A political action committee run by Republican women opposed to Donald Trump is getting involved in Michigan's most competitive Congressional races — supporting the Democratic candidates.
Republican Women for Progress PAC told Salon it is spending $50,000 on digital advertisement in Michigan's 8th and 11th Congressional District races, where moderate Democrats are facing off against a Trump-aligned GOP challenger. In Michigan's 11th congressional district, Democrat Haley Stevens is facing off against Republican Lena Epstein, the former Michigan chair for the Trump campaign. In Michigan's 8th congressional district, Elissa Slotkin is challenging incumbent Rep. Mike Bishop, who received a shout out from Trump on Twitter earlier this month.
Cook Political Report rates the 8th District as a "toss-up" and the 11th District as "lean Democratic."
Meghan Milloy, co-founder of Republican Women for Congress, told Salon that the group is supporting female candidates on both sides of the political spectrum ahead of the midterm elections this November. So far, the group is supporting four female candidates and all are Democrats.
"We are keen on supporting women from both parties this cycle because we think that if more women were involved in politics and policy, especially in leadership positions within the Republican Party, Donald Trump never would have been our nominee, and certainly not our president," Milloy said. "We think that with the extreme partisanship and tribal politics these days, we need more women at the table to bring us back to civility. Women of both parties need to be elected in November to serve as a check on this administration and their, at best, indifference toward women."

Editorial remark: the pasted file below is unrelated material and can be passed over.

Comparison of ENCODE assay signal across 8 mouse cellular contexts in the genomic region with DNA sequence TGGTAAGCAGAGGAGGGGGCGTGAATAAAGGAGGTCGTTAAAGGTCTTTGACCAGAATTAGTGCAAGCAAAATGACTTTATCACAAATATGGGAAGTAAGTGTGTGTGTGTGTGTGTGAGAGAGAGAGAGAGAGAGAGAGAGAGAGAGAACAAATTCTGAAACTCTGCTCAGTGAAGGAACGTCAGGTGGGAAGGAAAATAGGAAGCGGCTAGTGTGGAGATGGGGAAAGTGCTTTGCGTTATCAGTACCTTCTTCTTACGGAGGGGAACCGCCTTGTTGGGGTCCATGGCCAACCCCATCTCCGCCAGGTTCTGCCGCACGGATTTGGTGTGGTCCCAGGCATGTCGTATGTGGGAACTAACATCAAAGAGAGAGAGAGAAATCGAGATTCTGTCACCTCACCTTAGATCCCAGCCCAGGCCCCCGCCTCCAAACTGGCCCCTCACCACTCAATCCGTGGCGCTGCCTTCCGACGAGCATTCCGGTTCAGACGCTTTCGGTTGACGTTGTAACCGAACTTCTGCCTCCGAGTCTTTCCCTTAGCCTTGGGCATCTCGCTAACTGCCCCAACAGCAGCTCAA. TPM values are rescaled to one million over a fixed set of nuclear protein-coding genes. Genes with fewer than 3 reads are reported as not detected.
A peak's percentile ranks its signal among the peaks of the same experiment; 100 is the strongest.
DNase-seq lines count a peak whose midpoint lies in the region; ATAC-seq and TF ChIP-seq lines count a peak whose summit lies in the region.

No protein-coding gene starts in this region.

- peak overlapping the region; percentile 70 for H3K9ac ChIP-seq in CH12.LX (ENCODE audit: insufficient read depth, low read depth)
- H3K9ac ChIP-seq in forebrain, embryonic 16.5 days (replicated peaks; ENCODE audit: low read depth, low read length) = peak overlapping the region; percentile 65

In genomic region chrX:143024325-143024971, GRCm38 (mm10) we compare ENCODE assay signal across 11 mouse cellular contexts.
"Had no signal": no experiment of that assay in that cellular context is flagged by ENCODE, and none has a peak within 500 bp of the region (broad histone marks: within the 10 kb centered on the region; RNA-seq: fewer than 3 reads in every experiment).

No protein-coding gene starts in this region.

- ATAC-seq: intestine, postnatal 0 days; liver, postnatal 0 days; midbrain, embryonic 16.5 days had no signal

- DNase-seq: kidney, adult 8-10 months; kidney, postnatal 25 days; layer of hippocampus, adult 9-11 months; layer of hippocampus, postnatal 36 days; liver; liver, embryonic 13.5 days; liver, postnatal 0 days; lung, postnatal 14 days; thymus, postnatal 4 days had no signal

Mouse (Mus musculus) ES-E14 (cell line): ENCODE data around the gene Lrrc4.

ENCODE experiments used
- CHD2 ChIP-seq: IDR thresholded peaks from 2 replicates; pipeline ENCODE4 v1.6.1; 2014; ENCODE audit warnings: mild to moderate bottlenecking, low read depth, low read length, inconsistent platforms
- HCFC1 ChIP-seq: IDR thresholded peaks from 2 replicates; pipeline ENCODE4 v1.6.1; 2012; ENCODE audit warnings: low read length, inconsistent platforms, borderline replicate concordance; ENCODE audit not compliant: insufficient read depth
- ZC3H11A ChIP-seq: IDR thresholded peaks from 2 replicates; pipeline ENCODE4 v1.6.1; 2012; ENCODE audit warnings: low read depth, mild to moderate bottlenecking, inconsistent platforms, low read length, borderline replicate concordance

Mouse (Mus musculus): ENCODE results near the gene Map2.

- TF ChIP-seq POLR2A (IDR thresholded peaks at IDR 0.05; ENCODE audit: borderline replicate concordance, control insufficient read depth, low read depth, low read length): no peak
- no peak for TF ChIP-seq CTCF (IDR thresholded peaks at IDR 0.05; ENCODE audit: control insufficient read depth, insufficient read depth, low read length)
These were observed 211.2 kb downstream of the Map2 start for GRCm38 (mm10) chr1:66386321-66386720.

Milloy's support of Democratic women is notable, given that she has formerly worked for the conservative American Action Forum think tank and has campaigned for Republicans like Trent Lott, Mitt Romney and Haley Barbour.
The digital ads are intended to target suburban women voters, a crucial swing vote. Milloy said this audience is "particularly important because it's a group, at least the suburban Republican women, that voted for Trump in large part, but now seem to regret their vote. We want to let them know that it's okay and even preferable to vote for the Democrats in their districts this time around — just as it was to vote for Hillary in 2016." In a recent poll of 69 battleground House races nationwide, Democrats had nearly a 30-point lead over Republicans with suburban women.
The PAC was kicked off after Milloy and her co-founder, Jennifer Pierotti Lim, launched Republican Women for Hillary — a volunteer group that included moderate Republican women and campaigned for Hillary Clinton in 2016 after Trump snagged the Republican presidential nomination in 2016. After the election, the duo continued to speak out against Trump and launched Republican Women for Progress.
Women involved with the organization, Milloy says, are "traditional Republicans that believe in ideals of limited government and fiscal responsibility but can't get behind the hate and irresponsibility of this Republican administration. We want a return to the big tent party where all are welcome, and even immigration policy is compassionate."
"This Republican Party is not the Republican Party that we have all known and worked in and voted for for so many years and the only way to bring it back is to make sure the current regime isn't re-elected and has as many checks on it as possible," Milloy said.
According to Politico Playbook, the PAC raised $1 million from Reid Hoffman, founder of LinkedIn, Kathryn Murdoch, co-founder and president of Quadrivium Foundation, and Dan Tierney of KCG Holdings. Milloy told Salon that Trump's rhetoric and Supreme Court Justice Brett Kavanaugh's confirmation hearings likely contributed to the spike in donations.
"The spike is largely due to the proximity of elections. But, I think the Kavanaugh hearings and Republicans behavior there coupled with the administration's indifference to Saudi Arabia right now has made voters and donors realize how important it is to have reasonably moderate Republicans and even Democratic women in office," she said.
Democrats are hoping to try to ride the proverbial blue wave that's many anticipate pushing Congress towards a Democratic majority in November. They need to gain 23-GOP held seats to win the majority in the lower chamber. As of this writing, FiveThirtyEight predicts Democrats have a five in six chance of retaking the House this fall.